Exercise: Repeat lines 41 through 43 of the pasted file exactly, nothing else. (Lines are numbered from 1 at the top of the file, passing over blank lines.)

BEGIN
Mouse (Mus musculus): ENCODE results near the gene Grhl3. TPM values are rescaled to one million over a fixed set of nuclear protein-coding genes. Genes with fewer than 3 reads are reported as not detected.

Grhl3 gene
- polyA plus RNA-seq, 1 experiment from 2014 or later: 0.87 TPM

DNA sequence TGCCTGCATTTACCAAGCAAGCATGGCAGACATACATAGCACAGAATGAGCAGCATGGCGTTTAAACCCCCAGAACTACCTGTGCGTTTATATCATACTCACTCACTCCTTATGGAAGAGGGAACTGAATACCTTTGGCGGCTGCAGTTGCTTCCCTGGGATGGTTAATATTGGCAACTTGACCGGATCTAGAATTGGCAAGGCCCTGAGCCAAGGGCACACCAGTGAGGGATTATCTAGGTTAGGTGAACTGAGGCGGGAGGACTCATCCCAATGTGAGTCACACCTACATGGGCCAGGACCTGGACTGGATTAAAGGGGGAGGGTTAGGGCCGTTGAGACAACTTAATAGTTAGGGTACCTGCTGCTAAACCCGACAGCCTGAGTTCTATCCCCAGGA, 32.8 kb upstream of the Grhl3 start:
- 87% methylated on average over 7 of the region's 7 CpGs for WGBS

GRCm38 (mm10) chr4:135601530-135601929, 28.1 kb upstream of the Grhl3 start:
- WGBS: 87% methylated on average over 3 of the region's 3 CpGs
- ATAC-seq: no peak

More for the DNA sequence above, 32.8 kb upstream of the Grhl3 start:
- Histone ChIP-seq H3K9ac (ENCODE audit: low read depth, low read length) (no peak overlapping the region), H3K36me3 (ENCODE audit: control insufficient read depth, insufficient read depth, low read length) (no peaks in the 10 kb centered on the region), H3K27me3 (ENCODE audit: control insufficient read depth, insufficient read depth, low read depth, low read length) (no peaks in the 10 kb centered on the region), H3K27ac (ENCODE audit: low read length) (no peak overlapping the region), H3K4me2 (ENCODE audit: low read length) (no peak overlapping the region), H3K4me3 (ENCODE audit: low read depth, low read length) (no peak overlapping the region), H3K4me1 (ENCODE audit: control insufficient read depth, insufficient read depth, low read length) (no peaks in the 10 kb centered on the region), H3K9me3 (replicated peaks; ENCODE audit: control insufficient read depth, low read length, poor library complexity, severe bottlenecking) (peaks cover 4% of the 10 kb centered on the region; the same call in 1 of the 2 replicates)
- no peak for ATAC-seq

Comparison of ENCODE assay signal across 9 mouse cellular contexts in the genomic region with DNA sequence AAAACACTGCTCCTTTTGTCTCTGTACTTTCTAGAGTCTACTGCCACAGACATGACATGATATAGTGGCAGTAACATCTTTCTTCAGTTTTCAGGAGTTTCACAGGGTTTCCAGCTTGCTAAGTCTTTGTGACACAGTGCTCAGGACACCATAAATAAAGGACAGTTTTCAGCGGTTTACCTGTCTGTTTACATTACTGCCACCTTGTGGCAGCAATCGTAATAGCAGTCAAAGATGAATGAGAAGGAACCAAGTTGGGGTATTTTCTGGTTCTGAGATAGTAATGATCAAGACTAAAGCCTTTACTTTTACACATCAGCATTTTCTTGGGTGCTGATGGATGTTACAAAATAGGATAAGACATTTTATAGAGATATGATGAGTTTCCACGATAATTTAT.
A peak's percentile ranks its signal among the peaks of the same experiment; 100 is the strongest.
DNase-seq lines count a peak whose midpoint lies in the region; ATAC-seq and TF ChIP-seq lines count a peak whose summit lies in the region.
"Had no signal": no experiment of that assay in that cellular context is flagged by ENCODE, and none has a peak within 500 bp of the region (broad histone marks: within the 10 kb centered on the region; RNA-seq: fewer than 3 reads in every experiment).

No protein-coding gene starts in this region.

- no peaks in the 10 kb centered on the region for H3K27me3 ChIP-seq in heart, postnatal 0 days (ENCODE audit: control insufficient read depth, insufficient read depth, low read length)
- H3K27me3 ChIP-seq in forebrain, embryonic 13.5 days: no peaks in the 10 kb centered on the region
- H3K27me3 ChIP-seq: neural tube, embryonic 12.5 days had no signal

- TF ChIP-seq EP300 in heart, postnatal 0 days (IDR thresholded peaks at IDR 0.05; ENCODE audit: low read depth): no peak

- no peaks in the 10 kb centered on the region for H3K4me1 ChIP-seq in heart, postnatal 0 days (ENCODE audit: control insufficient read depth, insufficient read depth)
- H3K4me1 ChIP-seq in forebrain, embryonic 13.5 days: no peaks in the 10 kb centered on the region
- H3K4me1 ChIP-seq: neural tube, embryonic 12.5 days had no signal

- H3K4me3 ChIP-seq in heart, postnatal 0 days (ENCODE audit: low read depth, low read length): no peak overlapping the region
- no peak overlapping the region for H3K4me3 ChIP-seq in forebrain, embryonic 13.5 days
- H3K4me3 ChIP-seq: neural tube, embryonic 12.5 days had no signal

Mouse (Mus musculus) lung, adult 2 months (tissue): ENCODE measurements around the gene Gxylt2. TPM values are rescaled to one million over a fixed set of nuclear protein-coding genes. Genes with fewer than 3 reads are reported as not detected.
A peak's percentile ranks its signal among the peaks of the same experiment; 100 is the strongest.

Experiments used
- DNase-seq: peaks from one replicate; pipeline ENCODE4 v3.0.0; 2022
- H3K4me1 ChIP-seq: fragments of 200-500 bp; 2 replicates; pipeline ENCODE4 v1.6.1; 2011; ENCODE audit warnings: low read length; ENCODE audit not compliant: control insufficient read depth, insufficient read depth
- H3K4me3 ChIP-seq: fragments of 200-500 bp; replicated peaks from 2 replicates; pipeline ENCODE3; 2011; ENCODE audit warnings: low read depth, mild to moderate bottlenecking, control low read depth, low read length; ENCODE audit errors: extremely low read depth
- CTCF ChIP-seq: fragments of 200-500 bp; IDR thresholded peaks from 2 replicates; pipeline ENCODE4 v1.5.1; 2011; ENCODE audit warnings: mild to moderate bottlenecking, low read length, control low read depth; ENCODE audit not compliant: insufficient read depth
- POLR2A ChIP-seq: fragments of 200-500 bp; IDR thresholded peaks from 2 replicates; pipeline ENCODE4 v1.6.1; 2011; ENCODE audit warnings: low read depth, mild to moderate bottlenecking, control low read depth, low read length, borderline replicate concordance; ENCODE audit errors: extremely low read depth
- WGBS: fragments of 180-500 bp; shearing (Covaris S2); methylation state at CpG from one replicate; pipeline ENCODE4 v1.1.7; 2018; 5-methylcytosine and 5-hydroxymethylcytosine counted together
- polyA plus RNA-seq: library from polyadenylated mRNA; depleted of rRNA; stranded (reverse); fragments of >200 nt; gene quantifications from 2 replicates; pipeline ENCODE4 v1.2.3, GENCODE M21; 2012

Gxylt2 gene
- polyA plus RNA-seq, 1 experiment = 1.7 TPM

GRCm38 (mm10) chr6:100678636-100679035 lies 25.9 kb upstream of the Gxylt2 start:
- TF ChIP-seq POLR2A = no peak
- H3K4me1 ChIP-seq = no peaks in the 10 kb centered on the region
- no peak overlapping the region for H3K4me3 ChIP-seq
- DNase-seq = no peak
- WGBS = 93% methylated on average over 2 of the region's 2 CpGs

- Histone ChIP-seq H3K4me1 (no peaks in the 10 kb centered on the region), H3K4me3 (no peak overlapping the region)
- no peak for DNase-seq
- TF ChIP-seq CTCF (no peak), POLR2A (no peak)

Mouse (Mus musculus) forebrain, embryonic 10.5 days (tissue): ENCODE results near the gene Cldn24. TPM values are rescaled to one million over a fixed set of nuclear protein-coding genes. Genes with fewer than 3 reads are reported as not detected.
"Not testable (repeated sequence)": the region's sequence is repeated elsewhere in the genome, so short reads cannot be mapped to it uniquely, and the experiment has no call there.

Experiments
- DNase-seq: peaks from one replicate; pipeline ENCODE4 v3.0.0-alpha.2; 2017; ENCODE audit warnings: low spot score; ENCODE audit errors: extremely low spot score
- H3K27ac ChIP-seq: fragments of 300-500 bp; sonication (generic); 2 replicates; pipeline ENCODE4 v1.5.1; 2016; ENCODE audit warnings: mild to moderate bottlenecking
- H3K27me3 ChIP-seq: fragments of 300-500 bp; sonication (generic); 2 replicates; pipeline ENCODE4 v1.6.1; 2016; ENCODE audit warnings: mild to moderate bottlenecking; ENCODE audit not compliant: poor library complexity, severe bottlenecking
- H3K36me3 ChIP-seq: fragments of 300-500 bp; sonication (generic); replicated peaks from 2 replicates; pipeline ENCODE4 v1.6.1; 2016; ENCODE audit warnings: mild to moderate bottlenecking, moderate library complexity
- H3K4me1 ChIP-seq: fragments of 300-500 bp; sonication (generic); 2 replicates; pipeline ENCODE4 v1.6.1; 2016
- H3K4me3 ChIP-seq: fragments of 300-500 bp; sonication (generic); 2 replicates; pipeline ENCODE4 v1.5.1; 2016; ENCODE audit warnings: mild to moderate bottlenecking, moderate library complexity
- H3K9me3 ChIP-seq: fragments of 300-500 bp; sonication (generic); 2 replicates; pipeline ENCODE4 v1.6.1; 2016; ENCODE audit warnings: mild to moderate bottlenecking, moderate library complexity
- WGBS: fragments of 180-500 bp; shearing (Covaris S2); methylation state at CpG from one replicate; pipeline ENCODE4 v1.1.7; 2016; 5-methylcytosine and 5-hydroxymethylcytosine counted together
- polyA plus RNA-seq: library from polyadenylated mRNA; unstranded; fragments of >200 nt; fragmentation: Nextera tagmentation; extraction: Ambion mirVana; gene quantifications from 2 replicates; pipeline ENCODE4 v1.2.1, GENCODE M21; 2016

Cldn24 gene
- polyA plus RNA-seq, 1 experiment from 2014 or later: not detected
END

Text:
- H3K4me1 ChIP-seq = no peaks in the 10 kb centered on the region
- no peak overlapping the region for H3K4me3 ChIP-seq
- DNase-seq = no peak